“Cash or Credit.” Sounds like a good deal. Indego Bike Share is now offering affordable bicycling in Philadelphia, Pennsylvania — not just another bikesharing program for the well-off. I believe Philadelphia to be a very pleasant city for pedestrians, due to longtime experience living there. Pedestrian life equates to more balance of the mind — walking is a good way to balance the brain. But now seems to be the time to make it better for bicyclists.
Bicycling projects in Philly are reinventing a bit of the city. Due to the city’s age-old mass transit system and sometimes-walkable, sometimes-crowded streets, bicycles in widespread use are rather new — or old depending on how far back one looks, I suppose. Indego is advancing the cause by partnering with PayNearMe to encourage affordable bicycling.
Due to the narrow, cobblestone streets, pedestrian life was and is easy in Center City. However, even in recent years, one sees only a few bicyclists there. As far as I can tell, the streets in Center City are so narrow that bike paths seemed like an elusive idea. However, it seems thing are changing now.
On into South Philadelphia, pedestrian activity to get a bagel on Sunday mornings seems safe enough. However, South Philly has many sides. The outer layers of the city and the longer urban areas around universities have been in more need of bicycles. The Indego bikeshare is improving the situation.
A citywide bikeshare in Philly may help students or visitors requiring a quick and unrestrictive means of transit.
The online station map of rideindego.com here.
And here are some riding tips from Indego:
Before your ride:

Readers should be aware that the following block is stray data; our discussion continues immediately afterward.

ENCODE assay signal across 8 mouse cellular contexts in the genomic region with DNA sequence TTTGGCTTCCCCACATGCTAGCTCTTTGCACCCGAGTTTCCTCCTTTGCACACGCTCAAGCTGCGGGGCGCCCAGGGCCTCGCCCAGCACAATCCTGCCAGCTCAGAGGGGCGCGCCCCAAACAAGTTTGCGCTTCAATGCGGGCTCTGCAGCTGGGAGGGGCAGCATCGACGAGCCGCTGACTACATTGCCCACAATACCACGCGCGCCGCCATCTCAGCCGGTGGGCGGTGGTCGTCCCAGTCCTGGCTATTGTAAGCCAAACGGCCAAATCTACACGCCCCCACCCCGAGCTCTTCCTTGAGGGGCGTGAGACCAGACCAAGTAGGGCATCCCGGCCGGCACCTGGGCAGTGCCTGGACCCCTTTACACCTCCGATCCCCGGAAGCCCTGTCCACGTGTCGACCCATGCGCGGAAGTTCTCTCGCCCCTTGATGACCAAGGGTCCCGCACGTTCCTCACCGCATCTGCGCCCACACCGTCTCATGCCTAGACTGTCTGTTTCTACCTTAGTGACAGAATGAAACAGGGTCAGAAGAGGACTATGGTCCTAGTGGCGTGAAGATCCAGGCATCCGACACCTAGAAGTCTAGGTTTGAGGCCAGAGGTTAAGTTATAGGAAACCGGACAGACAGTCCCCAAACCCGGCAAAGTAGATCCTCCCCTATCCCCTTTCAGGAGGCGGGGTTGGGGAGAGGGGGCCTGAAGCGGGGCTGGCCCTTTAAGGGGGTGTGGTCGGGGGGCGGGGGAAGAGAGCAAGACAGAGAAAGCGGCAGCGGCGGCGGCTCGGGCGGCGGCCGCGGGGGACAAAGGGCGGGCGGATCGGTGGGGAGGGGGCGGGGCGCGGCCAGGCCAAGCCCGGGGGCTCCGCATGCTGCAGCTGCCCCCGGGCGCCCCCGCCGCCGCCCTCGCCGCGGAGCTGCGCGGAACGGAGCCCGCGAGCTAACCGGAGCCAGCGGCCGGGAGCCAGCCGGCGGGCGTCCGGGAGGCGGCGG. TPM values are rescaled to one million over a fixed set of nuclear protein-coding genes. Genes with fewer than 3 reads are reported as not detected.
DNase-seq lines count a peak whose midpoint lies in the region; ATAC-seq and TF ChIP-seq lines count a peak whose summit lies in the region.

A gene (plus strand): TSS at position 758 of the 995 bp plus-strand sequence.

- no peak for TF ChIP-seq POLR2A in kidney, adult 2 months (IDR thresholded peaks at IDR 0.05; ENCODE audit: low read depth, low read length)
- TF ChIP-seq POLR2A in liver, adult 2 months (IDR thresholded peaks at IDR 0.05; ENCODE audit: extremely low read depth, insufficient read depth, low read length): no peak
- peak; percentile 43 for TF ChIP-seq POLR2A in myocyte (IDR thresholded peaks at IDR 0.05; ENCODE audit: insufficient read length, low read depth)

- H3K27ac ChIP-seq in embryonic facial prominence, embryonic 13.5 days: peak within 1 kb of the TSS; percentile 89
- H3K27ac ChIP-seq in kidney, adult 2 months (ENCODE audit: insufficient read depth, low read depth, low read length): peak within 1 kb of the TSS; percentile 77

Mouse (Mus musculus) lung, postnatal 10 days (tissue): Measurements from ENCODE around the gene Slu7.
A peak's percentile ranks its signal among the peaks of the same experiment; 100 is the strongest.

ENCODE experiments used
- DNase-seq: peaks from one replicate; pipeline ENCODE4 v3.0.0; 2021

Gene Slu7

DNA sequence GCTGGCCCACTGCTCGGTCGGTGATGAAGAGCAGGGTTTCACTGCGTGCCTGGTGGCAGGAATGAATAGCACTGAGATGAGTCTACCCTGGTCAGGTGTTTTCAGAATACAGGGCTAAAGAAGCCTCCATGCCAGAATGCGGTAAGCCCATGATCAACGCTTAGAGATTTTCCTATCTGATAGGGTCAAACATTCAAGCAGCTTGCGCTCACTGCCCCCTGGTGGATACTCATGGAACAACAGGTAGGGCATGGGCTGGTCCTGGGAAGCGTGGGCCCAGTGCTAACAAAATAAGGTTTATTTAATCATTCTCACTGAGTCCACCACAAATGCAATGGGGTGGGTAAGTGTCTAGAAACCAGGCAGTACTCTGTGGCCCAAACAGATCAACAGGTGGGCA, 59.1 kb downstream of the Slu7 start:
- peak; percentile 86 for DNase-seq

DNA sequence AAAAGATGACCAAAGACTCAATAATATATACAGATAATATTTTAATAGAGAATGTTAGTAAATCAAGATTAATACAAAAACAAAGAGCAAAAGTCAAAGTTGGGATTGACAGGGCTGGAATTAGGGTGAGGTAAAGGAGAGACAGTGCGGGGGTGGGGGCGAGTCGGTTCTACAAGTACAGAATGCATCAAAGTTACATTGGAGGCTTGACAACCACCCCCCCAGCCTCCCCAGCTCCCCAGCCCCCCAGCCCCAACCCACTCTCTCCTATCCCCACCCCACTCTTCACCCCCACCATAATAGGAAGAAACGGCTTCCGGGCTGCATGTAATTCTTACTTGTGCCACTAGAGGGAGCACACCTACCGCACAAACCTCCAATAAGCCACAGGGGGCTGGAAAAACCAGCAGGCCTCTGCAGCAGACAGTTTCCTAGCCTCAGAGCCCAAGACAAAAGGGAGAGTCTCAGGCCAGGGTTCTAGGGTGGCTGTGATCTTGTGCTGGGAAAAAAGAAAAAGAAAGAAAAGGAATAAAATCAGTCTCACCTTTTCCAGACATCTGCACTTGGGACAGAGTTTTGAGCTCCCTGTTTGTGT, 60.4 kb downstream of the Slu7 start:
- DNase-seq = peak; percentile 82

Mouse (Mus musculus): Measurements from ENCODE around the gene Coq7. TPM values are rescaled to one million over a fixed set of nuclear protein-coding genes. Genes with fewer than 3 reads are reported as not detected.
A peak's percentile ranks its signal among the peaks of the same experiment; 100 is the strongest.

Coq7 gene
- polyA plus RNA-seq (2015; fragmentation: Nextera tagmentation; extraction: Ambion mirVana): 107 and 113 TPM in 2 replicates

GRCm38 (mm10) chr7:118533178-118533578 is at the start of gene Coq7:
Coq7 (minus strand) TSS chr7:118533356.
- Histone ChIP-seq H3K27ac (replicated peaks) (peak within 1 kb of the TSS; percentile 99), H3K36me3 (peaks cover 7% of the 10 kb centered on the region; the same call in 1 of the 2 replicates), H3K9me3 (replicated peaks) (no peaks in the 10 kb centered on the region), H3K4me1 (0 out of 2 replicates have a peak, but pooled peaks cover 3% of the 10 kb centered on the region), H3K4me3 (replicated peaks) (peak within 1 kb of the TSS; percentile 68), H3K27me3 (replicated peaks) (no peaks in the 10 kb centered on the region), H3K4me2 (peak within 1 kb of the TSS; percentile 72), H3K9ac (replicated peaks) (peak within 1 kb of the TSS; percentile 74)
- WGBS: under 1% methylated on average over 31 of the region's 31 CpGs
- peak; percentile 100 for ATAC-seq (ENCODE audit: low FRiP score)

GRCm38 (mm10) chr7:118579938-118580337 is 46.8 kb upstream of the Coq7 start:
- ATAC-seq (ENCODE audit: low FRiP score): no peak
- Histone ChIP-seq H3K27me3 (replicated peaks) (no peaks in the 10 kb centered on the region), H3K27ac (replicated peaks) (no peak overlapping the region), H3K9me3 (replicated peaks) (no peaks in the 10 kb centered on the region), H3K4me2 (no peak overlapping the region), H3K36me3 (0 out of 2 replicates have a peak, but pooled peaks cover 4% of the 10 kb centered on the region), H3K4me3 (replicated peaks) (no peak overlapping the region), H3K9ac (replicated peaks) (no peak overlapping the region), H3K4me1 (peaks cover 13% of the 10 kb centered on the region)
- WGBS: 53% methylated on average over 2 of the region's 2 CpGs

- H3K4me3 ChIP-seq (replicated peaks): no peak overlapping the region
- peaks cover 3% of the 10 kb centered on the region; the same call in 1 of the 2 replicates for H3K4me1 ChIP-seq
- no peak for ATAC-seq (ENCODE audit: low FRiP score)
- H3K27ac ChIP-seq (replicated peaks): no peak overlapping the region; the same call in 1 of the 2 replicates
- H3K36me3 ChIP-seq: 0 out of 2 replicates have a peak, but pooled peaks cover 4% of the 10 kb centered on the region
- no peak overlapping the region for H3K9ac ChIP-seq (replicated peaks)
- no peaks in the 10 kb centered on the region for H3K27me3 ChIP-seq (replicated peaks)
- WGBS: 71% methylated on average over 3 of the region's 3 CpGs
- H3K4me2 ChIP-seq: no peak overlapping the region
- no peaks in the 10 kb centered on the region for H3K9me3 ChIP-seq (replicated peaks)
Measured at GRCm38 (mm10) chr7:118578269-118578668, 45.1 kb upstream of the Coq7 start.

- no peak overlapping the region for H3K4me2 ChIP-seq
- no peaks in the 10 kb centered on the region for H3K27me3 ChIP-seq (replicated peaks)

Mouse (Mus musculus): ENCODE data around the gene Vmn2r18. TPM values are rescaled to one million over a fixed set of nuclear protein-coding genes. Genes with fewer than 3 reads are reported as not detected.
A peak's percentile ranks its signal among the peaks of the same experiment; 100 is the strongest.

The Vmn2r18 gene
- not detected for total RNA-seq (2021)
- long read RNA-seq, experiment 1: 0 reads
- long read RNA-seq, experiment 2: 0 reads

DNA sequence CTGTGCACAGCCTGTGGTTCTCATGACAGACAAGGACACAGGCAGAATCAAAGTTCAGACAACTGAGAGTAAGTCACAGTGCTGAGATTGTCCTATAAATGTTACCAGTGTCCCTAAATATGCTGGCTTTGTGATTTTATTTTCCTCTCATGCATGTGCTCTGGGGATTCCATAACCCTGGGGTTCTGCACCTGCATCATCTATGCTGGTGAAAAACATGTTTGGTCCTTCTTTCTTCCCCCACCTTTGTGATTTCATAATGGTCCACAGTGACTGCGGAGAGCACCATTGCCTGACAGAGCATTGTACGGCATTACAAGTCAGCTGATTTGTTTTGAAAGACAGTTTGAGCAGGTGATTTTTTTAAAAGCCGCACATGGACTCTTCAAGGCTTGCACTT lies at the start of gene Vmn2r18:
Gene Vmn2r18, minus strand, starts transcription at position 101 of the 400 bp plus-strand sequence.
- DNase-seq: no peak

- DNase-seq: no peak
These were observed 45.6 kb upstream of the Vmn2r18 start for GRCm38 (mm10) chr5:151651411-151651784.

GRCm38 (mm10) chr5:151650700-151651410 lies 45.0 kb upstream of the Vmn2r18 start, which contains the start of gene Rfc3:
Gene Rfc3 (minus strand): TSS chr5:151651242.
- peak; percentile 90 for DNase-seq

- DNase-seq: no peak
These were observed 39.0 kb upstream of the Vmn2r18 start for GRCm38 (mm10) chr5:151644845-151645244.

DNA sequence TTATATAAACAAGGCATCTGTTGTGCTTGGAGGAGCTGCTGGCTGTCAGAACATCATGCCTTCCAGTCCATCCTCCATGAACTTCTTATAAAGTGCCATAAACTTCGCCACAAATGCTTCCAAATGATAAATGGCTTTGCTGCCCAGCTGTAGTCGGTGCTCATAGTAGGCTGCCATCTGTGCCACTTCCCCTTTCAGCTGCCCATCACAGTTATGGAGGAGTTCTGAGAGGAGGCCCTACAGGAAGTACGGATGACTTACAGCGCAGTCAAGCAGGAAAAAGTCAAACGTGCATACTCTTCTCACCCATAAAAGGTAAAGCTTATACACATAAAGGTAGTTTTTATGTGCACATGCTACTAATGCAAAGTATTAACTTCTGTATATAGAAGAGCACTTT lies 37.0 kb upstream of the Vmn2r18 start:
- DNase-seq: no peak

Bring a helmet
You should always wear a helmet when riding an Indego bike. Make sure to bring one with you when you know you’re heading out for a ride. Don’t have a helmet? Show your Indego Key at these participating retailers and get 10% off your helmet purchase!
Check your bike
Indego crews regularly check each bike to make sure it is ready to ride, but you should always give a bike a once-over before hopping on. If you find any issues with the bike, contact customer service immediately, and select a different bike to ride.
- Seat: Indego bike seats are easily adjustable. Just open the clamp on the seat post, lower or raise your seat, and close the clamp again. Make sure the seat is straight and doesn’t move. Most people prefer their seat to be high enough so they can straighten their legs while pedaling.
- Air: Make sure each tire is fully inflated by pressing down on it. If it flattens under pressure, select another bike.
- Brakes: Make sure the brake cables are working properly by pressing each lever next to the handlebars. If you don’t feel any resistance, select a different bike.
- Wheels: Give each wheel a spin to check that it does not catch against the brake pads or anything else.
Plan your route
Philadelphia has plenty of options for riding depending on your comfort level, from trails and paths to bike lanes and shared traffic lanes. Knowing the best route to take ahead of time often makes a bicycle trip easier. You can look up route ideas in several ways: